Latest Stories
Water, Environment and Sanitation
" UNICEF’s long standing support for improving water supply, sanitation and hygiene stems from a firm conviction and based on sound evidence that these are central to ensuring the rights of children. "

UNICEF’s long standing support for improving water supply, sanitation and hygiene stems from a firm conviction and based on sound evidence that these are central to ensuring the rights of children. 

In fact, it is essential for children to survive, grow and develop into healthy and fulfilled citizens of the world. In the broader context, UNICEF’s activities in Water, Sanitation and Hygiene (WASH) contribute to the achievement of the Millennium Development Goals.

Fast Facts

Hand washing with soap, particularly after contact with excreta, can reduce diarrhoeal diseases by over 40 per cent and respiratory infections by 30 per cent.  Diarrhoea and respiratory infections are the number one cause for child deaths in India.

Hand washing with soap is among the most effective and inexpensive ways to prevent diarrhoeal diseases and pneumonia.

With 594 million people defecating in the open and 44 per cent mothers disposing their children’s faeces in the open, there is a very high risk of microbial contamination (bacteria, viruses, amoeba) of water which causes diarrhoea in children.

Children weakened by frequent diarrhoea episodes are more vulnerable to malnutrition and opportunistic infections such as pneumonia. About 48 per cent of children in India are suffering from some degree of malnutrition. Diarrhoea and worm infection are two major health conditions that affect school age children impacting their learning abilities.

Adequate, well-maintained water supply and sanitation facilities in schools encourage children to attend school regularly and help them achieve their educational goals. Inadequate water supply and sanitation in schools are health hazards and affect school attendance, retention and educational performance.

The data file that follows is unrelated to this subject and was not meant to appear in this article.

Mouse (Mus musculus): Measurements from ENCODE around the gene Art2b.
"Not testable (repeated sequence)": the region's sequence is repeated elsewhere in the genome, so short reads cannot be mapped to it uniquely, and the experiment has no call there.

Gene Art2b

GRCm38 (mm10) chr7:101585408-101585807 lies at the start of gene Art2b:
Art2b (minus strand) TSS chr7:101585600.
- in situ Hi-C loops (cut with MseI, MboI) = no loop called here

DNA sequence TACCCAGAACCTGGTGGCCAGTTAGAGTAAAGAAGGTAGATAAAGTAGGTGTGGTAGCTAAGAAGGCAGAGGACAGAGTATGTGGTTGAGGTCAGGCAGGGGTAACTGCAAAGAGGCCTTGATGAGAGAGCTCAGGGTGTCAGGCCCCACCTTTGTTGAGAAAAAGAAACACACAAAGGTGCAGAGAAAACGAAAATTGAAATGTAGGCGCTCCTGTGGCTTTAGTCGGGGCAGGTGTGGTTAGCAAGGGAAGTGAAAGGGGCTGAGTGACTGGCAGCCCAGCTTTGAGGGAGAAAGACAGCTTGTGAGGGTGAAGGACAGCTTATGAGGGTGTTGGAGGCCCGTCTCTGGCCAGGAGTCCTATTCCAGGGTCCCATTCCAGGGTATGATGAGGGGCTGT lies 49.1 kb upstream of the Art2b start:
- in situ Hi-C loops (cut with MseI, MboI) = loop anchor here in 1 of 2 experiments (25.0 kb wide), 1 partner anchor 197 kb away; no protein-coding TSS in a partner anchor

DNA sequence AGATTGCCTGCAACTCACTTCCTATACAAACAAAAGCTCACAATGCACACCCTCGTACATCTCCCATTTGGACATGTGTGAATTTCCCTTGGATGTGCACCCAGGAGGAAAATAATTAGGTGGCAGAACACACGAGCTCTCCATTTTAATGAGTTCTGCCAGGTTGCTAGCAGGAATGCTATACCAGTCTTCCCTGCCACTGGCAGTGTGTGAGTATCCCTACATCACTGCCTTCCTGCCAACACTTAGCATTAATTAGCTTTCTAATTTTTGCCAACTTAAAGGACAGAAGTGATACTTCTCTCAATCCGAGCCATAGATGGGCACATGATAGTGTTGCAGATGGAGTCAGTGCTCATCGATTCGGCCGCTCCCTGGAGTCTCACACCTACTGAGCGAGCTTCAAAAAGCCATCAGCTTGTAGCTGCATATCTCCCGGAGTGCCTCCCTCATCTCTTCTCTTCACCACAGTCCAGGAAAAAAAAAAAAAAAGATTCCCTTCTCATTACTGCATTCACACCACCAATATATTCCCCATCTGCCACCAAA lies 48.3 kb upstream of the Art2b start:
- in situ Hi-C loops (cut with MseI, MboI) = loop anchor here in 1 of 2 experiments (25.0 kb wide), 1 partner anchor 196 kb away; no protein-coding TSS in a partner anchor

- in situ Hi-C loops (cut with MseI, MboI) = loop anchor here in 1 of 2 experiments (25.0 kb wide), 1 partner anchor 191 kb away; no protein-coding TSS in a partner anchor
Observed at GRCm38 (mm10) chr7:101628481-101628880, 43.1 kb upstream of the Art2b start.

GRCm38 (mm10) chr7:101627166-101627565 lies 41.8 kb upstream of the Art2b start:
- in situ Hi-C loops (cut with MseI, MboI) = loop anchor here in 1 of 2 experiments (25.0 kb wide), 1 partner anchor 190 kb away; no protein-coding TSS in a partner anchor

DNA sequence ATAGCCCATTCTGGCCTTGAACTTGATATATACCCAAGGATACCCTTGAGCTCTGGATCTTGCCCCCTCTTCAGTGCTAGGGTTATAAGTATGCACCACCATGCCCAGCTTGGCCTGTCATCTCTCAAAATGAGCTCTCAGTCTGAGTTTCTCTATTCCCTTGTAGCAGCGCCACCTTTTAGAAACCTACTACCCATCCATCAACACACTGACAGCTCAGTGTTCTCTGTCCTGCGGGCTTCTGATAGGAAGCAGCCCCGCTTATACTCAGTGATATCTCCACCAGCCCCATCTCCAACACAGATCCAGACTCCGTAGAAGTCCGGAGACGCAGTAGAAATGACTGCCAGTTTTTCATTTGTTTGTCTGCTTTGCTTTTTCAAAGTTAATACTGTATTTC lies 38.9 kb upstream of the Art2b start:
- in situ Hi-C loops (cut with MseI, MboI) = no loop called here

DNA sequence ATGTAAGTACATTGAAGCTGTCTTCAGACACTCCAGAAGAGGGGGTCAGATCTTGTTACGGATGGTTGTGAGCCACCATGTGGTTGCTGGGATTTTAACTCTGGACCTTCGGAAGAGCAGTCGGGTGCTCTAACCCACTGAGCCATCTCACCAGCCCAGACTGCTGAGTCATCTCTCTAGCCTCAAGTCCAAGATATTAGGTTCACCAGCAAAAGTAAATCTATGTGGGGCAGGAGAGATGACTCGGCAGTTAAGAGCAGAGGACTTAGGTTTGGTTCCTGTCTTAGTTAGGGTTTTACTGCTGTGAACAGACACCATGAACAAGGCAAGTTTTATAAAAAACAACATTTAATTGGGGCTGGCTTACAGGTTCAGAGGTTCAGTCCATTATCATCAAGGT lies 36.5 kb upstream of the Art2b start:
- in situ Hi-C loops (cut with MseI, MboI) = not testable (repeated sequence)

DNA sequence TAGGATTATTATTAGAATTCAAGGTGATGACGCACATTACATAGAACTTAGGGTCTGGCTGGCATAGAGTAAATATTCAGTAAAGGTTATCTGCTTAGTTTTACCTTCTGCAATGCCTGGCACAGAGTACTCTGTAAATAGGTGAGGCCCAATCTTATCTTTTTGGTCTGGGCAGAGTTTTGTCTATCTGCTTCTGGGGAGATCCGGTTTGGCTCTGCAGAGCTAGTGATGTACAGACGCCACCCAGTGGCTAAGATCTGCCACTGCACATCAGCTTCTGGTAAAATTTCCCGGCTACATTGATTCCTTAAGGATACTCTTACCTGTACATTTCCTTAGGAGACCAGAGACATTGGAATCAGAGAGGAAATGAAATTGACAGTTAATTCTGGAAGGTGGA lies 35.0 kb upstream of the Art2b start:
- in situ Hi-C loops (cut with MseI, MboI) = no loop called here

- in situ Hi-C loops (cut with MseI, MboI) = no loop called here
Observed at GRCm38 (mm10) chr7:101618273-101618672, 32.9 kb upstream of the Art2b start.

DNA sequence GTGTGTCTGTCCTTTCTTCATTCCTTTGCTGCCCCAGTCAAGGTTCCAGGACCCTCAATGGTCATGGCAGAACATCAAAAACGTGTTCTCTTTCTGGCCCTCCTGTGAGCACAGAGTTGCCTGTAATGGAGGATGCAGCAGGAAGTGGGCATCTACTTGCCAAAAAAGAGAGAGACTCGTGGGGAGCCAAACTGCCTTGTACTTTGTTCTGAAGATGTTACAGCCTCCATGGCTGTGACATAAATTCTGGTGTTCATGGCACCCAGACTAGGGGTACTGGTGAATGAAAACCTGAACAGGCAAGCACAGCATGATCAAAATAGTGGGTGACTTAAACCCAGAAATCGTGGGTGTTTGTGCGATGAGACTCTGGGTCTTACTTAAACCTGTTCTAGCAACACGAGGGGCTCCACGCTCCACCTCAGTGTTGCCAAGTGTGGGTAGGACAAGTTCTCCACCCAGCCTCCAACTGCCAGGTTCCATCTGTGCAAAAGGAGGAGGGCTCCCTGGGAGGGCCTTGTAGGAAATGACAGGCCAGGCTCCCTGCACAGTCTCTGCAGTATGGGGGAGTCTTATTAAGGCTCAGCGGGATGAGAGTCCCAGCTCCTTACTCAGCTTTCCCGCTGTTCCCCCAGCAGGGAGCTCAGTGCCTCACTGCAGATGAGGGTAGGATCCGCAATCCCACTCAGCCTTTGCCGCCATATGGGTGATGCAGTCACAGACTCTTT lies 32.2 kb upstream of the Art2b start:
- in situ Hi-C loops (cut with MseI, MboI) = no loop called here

Adolescent girls are especially vulnerable to dropping out, as many are reluctant to continue their schooling because toilet facilities are not private, not safe or simply not available

Women and girls face shame and a loss of personal dignity and safety risk if there is no toilet at home. They have to wait for the night to relieve themselves to avoid being seen by others.


It is estimated that

  • Only 31 per cent of India’s population use improved sanitation (2008)
  • In rural India 21 per cent use improved sanitation facilities (2008)
  • One Hundred Forty Five million people in rural India gained access to improved sanitation between 1990-2008
  • Two hundred and Eleven Million people gained access to improved sanitation in whole of India between 1990-2008
  • India is home to 594 million people defecating in the open; over 50 per cent of the population.
  • In Bangladesh and Brazil, only seven per cent of the population defecate in the open. In China, only four per cent of the population defecate in the open.


  • 88 per cent of the population of 1.2 billion has access to drinking water from improved sources in 2008, as compared to 68 per cent in 1990.
  • Only a quarter the total population in India has drinking water on their premise.
  • Women, who have to collect the drinking water, are vulnerable to a number of unsafe practices. Only 13 per cent of adult males collect water.
  • Sixty seven per cent of Indian households do not treat their drinking water, even though it could be chemically or bacterially contaminated.


  • According to the Public Health Association, only 53 per cent of the population wash hands with soap after defecation, 38 per cent wash hands with soap before eating and only 30 per cent wash hands with soap before preparing food.